Walking Buckets: 2020 NBA Draft Prospects

Due to the postponement of major sports, and the release of “The Last Dance” Jordan documentary, basketball fans are stuck in the past. It can be great to reminisce about those who made us love the game, but now is the time to focus on players that can give fans the same feeling in the future.

The 2020 Draft is full of talent, and today I decided to focus on three of my favorite players who will hear the commissioner call their names on draft day.

Isaac Okoro (Auburn Tigers) 6’6 220lbs SF

Okoro’s stats at Auburn

Isaac Okoro will bring a high level of effort and intensity that is amplified by the high level of physicality he can bring to a game.

Offensively, he needs to refine his outside shot, but he showed great touch around the basket and is one of the most fluid athletes in the class. One area of his game I’ve seen analysts overlook is his passing ability. Okoro showed brilliant decision-making that shined in the open court during his time at Auburn.

Defensively, Okoro is a BEAST, and that should easily translate to the next level. He can guard multiple positions due to his combination of quickness and strength. Okoro is adept at anticipating where ball handlers are going and using his quick hands to help with steals and blocks.

When you combine his strengths on both sides of the floor, you have a complete prospect who, if developed correctly, has the making of a Swiss Army knife at the NBA level.

Obi Toppin 6’9 220lbs PF

Obi Toppin Stats, News, Bio | ESPN

Easily the best name in the draft class, Obi is a player fans enjoy watching because of how electrifying he can be. He’s a guy that often made ESPN for his in-game dunks, but his game has so much more than that.

On offense, Toppin was über efficient. He shot 63 percent from the field and 39 percent from 3. As a Power Forward, his ability to stretch the floor is one that has NBA teams salivating at his potential. He also finishes everything around the rim. With all of these tools, I am interested to see how an NBA offense is going to use him.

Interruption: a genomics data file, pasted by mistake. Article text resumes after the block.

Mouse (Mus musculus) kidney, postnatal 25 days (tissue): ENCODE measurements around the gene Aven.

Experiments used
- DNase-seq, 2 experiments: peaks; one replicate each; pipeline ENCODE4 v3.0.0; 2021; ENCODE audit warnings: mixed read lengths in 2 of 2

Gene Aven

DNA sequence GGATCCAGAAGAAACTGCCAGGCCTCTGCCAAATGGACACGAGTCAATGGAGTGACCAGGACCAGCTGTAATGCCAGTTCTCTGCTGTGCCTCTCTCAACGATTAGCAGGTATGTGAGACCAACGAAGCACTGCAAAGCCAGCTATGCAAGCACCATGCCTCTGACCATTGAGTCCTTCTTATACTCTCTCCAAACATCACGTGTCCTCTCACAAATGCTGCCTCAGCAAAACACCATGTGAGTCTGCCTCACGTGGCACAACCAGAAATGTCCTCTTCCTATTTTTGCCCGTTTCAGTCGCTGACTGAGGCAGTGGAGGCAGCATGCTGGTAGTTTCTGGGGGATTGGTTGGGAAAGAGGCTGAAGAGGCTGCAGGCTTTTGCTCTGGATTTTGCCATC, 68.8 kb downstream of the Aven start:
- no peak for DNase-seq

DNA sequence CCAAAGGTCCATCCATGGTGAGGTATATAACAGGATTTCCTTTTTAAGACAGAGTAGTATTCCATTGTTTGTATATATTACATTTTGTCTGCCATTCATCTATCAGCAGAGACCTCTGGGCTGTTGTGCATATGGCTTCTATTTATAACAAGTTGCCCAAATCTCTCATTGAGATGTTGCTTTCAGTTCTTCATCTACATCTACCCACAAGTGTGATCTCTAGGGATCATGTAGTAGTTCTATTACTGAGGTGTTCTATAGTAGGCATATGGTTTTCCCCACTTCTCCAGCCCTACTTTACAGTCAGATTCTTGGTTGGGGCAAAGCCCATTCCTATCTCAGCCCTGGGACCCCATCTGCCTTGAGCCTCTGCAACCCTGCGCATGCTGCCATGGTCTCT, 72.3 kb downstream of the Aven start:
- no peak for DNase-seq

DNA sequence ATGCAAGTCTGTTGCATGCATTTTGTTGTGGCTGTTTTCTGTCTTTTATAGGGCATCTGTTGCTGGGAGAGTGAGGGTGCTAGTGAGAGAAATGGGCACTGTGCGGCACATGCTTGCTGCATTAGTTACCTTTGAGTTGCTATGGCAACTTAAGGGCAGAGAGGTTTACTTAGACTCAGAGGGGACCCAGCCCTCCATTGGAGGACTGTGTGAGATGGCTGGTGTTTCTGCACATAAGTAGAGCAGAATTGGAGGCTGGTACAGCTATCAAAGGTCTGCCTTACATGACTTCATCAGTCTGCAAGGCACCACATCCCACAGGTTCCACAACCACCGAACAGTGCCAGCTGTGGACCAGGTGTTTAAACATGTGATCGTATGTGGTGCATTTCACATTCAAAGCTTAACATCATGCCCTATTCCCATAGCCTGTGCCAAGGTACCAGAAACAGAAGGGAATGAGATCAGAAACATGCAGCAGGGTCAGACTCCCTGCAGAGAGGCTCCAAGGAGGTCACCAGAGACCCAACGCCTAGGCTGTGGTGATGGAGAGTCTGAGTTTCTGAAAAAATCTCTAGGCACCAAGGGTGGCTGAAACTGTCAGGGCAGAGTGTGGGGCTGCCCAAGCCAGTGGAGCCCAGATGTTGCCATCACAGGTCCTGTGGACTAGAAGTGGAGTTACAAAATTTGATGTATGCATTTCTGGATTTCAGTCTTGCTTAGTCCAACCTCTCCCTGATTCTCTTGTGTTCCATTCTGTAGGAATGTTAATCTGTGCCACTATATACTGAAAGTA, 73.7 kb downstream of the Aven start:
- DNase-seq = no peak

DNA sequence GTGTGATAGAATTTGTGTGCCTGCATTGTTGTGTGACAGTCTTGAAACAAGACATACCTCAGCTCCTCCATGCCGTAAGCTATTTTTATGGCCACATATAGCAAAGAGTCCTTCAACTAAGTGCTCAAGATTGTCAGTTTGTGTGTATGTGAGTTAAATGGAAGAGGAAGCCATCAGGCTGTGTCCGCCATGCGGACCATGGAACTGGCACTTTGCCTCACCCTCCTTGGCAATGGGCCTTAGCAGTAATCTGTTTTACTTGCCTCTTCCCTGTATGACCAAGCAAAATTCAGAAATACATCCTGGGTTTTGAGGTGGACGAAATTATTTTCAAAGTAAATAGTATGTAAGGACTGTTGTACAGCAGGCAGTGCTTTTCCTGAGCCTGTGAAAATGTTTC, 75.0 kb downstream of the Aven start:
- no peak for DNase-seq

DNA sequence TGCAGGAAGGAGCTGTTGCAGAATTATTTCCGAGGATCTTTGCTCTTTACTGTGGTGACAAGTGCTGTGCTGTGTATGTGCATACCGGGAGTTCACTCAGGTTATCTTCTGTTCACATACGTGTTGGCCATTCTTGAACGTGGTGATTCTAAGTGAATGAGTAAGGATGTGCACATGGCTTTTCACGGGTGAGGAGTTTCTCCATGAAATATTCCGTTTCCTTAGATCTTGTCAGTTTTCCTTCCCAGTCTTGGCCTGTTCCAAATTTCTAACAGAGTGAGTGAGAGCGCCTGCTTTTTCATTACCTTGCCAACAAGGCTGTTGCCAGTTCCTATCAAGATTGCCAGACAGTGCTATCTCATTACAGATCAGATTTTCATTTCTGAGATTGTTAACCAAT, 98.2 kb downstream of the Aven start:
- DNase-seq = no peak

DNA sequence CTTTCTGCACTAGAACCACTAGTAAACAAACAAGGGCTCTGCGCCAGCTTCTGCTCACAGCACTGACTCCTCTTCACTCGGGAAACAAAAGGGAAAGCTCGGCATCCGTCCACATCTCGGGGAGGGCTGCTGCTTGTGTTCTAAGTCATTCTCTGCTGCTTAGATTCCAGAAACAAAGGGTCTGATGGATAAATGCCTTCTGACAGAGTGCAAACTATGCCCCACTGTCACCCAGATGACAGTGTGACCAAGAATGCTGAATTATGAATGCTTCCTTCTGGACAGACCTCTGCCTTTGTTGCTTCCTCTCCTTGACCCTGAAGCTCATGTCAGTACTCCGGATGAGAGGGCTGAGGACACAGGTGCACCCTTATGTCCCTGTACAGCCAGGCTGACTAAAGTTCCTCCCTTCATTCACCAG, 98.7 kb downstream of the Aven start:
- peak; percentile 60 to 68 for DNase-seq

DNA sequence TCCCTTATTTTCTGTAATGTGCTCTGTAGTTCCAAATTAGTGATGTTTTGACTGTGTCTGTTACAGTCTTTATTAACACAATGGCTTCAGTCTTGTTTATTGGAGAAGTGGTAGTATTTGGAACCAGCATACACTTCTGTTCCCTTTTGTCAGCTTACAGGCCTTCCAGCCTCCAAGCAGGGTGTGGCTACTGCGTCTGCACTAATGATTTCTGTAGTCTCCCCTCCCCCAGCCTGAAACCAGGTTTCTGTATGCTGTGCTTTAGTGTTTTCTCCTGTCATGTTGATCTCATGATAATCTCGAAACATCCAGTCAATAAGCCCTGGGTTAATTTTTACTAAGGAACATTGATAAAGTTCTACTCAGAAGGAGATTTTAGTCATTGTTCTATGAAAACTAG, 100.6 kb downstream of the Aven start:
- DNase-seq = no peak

At Dayton, Toppin was a rim runner in transition. He would sprint down the floor and often was the recipient of a lob that forces one-on-one with a smaller defender. If this didn’t work, Dayton would reset their offense. Dayton kept great spacing and often took Toppin out of the paint and allowed for him to use his dribbling ability and off-ball movement to beat opponents. And if all that wasn’t enough, defenders would have to worry about him shooting a deep trey.

Depending on what the Warriors decide to do in the draft if he’s available, I could see them taking Toppin instead of Wiseman because of how well he fits the way they play. (They could find a center without going through the draft)

Defensively, Toppin relies on his vertical and wingspan to make life tough for his opponents. His lateral quickness is the weakness in his game. If he switches on pick & rolls, NBA guards will make him pay every time. If his offensive game isn’t as efficient as it is in college, it might be hard to keep him on the floor in certain matchups.

Overall, I’m not too worried about him on the defensive end, but it lowers his ceiling, and his strengths on the offensive end have the potential to outbalance his weaknesses.

LaMelo Ball 6’7 181lbs Guard

There was no way I was going to start talking about the 2020 draft class without mentioning LaMelo Ball. We’ve all been hearing plenty about him for years, and it’s time for him to test his talent against the best in the world.

LaMelo has some of the best handles in the draft class. He can go wherever he wants on the floor, and he shares the passing vision his brother Lonzo has. What separates LaMelo from Lonzo is how much the kid loves to shoot, and during his time playing in Australia, that love turned into 37 percent shooting from the field, and 24 percent from three.

He has plenty of confidence in his lightning-quick jumper. Combine that confidence with a few mechanical issues, and you have a perfect recipe for a volume shooter.

His percentages don’t alarm me as an 18-year-old playing against pros in the NBL. If he shows effort to improve his game all of his shortcomings are fixable, he has limitless potential as a true combo guard.

On defense, his strength can be an issue. Bigger and stronger offensive players can move him around with ease. His main asset at his position defensively is his size. His size can allow him to contest shots well. Also, I’ve read that his effort can sometimes wane on defense, but when he decides to play D, he can lock down on the perimeter.

LaMelo is a player that is worthy of the attention he’s been getting. All of the experience he has overseas is a bonus to whatever team drafts him. He should be ready to play day one in the NBA.

LaMelo Ball, Obi Toppin, and Isaac Okoro are only a few names in the NBA’s 2020 draft pool, and I’ll be back next week with a few more names you can get familiar with before draft day.

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